Maintenance8 min

How Freeze-Thaw Cycles Affect Popular Siding Materials

The elements are constantly working to break down the components that protect a home’s exterior. We all know the damage sun, hail and high winds can do to siding, but did you know there is another equally damaging force? It’s called the freeze-thaw cycle.

The freeze-thaw cycle occurs because water expands  by nearly 10% as it freezes. If water is trapped inside a material such as concrete and the temperature falls below 32°F, it creates extreme pressure on the material as it expands. When the temperature rises, the water contracts as it melts. When the freeze-thaw cycle happens over and over, year after year, the cumulative effect can eventually cause cracking and serious structural damage to siding material. 

freeze thaw cycle
In addition to siding damage, freeze-thaw cycles also cause potholes in roads.

The number of freeze-thaw cycles a home experiences varies by location. The National Climatic Data Center estimates that Jacksonville, Florida, has an average of 13 freeze-thaw cycles annually, while Denver, Colorado, endures 105 every year! Here’s more about the damage that can be done to siding in parts of the country that experience freeze-thaw cycles.

Fiber Cement Siding

Fiber cement is naturally more brittle than engineered wood siding and other materials, making it more susceptible to breaks or cracks when hit by a high-speed projectile. Cracking and degrading may also occur when water penetrates the substrate, then expands as the temperature falls. Repeated freeze/thaw cycles will cause the cracks to expand, weakening the substrate.

Vinyl Siding

Vinyl contracts and expands significantly with the temperature. For this reason, vinyl siding must be loosely installed on a house to allow for movement. The downside is strong winds can cause vinyl siding to chatter and even detach from the structure. Vinyl also becomes very brittle in the cold, making sections of vinyl siding more likely to crack in the winter.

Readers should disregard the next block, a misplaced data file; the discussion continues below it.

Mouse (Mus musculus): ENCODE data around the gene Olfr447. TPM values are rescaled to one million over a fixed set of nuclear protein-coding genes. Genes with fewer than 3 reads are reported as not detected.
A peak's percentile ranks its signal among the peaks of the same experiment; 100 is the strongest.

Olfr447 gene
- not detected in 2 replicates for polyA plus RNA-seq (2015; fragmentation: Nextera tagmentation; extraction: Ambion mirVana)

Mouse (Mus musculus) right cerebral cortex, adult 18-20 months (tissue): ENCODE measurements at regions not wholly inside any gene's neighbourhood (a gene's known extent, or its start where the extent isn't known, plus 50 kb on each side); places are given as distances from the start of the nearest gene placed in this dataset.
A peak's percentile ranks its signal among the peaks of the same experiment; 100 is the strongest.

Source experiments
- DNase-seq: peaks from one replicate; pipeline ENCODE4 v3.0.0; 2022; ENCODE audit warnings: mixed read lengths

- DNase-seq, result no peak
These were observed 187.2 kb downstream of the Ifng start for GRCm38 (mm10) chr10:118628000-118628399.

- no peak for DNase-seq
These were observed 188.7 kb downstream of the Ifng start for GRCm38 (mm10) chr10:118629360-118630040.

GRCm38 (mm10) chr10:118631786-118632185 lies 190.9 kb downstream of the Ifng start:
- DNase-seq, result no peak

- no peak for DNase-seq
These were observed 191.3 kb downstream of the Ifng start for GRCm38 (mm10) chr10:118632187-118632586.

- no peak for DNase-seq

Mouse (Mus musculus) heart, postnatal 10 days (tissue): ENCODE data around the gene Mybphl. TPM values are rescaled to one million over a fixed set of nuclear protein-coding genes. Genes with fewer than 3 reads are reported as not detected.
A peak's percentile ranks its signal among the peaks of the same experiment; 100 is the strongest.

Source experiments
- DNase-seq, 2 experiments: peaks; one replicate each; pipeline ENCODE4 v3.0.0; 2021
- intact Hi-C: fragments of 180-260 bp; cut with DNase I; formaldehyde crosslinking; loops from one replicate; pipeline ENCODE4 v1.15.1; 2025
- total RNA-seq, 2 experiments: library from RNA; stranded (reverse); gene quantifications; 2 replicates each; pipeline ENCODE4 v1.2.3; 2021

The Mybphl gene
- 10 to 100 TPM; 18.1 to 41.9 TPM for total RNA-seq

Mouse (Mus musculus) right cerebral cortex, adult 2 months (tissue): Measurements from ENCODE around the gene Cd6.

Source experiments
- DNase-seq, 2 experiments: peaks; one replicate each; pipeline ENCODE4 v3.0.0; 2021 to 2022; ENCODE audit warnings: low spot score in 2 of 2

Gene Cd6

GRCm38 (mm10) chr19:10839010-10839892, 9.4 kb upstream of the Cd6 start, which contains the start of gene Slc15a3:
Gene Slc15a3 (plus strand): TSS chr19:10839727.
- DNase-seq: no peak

Traditional Wood Siding

Traditional wood siding requires a high level of maintenance to protect it from freeze-thaw damage. Without routine maintenance such as painting and scraping, wood will easily warp, crack and split.

Engineered Wood Siding

Engineered wood siding resists warping, cracking and splitting. Because it is made from a combination of treated wood fiber and industrial-grade binders and resins, LP® SmartSide® Trim & Siding can withstand extreme temperatures, high humidity, fungal decay and termites. It is a durable, stable option in areas that experience freeze-thaw cycles.

Learn More About Engineered Siding from LP SmartSide

Find out why builders and remodelers have installed more than nine billion square feet of LP SmartSide Trim & Siding, and why LP is celebrating 20 years of manufacturing excellence in 2017. Find a retailer near you.

Learn more about the benefits of becoming an LP® BuildSmart Preferred Contractor.

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Trends5 min

Why More Homeowners Are Choosing Prefinished Siding…And You Should Too

As time fades, so do exterior remodeling trends. One trend we aren’t seeing losing its appeal anytime soon, however, is prefinished siding. If you’re a homeowner considering a residing project, prefinished siding materials are certainly worth exploring. The pros that come with using prefinished siding range from project efficiency advantages like time/labor savings and a cleaner jobsite to aesthetic benefits like color consistency and durability.

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Renovation5 min
A Homeowner’s Perspective: How to Navigate the Renovation Planning Process

When considering an exterior remodel, homeowners can often be intimidated by the layers of planning and countless decisions to be made…from choosing the right remodeler to selecting lasting materials to picking out a paint color. With a large investment, it’s vital for homeowners to put in the time to ensure they are making the right choices throughout the planning process to achieve their desired result.

Curb Appeal5 min
Using the Right Siding for a Craftsman Home

Today’s craftsman-style homes are variations of the ones first built in America in the late 1890s in a revolt against the overly ornate Victorian style of the day. The name was coined by the founder of Craftsman magazine, which was devoted to ensuring “serious architecture” was accessible for working-class families.

Renovation7 min
5 Tips for Getting an Accurate Siding Estimate

You’ve noticed your home’s siding could use a face lift. Maybe your siding is cracked, has damaging build-up or perhaps the passage of time has taken a toll on its appearance. With the primary purpose of exterior siding being to add a protective layer to your home, you’ve decided it’s time for a siding repair or replacement. Now what?